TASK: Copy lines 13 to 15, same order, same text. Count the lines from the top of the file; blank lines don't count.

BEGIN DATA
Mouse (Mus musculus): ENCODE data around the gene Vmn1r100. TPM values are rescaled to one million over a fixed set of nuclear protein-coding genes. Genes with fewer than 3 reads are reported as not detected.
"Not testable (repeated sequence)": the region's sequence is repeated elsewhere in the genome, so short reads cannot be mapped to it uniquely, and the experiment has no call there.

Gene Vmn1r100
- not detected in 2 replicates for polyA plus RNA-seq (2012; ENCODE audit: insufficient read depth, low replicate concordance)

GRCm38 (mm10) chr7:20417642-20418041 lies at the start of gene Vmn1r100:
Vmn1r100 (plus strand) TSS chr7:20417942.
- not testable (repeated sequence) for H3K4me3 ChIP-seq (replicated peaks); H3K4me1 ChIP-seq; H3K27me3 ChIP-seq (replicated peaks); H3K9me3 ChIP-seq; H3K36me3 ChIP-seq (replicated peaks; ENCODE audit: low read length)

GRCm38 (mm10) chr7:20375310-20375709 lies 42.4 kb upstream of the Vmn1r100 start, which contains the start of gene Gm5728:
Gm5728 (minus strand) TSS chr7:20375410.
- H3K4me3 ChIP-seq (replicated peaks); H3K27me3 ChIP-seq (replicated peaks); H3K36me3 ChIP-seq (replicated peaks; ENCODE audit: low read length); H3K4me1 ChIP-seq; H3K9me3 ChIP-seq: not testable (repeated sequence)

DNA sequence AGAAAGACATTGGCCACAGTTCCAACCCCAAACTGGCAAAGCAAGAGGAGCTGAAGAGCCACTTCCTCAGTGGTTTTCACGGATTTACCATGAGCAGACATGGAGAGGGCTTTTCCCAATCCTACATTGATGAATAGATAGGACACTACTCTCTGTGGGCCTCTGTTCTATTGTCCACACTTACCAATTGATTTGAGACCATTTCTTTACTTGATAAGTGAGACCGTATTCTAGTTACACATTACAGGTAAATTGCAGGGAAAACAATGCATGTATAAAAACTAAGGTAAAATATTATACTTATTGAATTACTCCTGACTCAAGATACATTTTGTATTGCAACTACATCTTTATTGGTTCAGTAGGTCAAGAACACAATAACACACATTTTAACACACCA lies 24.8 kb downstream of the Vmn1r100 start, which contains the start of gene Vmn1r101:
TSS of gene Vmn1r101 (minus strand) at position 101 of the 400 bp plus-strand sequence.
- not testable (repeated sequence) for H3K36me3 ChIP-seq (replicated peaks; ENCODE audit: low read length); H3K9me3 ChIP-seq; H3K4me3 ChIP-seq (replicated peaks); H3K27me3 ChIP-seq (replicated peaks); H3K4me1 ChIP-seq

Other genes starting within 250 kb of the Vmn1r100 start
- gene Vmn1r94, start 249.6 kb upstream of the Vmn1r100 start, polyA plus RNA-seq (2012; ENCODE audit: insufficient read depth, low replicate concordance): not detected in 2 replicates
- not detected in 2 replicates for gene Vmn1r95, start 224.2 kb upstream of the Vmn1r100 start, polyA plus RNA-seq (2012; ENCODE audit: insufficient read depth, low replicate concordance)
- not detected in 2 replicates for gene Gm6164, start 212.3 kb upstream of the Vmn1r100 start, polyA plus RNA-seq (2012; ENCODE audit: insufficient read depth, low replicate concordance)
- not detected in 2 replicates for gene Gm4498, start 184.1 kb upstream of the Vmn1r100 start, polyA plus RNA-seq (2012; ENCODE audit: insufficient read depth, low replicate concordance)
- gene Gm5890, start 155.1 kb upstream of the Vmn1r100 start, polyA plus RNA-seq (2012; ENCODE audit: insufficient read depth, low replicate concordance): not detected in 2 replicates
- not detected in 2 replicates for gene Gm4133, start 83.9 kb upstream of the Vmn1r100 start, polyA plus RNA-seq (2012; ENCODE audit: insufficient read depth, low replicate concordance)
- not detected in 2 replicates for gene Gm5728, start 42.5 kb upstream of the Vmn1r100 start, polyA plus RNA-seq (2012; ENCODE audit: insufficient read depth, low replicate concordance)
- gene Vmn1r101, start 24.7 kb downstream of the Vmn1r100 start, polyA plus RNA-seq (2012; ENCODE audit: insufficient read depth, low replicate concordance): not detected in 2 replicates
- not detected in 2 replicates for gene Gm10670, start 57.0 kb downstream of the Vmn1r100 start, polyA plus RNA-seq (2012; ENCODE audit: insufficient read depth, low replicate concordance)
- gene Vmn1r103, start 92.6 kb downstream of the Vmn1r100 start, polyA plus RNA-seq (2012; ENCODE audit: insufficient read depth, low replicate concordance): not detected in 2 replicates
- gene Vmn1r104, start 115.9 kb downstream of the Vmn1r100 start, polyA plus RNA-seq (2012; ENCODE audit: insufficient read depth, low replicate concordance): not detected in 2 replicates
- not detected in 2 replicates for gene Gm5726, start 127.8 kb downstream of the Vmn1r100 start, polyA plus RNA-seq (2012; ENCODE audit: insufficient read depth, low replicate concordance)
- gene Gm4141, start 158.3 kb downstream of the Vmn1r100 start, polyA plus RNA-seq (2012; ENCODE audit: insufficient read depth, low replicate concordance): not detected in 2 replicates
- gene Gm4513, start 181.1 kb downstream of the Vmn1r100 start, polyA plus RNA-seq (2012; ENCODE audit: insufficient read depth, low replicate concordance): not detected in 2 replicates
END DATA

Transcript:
- not testable (repeated sequence) for H3K36me3 ChIP-seq (replicated peaks; ENCODE audit: low read length); H3K9me3 ChIP-seq; H3K4me3 ChIP-seq (replicated peaks); H3K27me3 ChIP-seq (replicated peaks); H3K4me1 ChIP-seq

Other genes starting within 250 kb of the Vmn1r100 start
- gene Vmn1r94, start 249.6 kb upstream of the Vmn1r100 start, polyA plus RNA-seq (2012; ENCODE audit: insufficient read depth, low replicate concordance): not detected in 2 replicates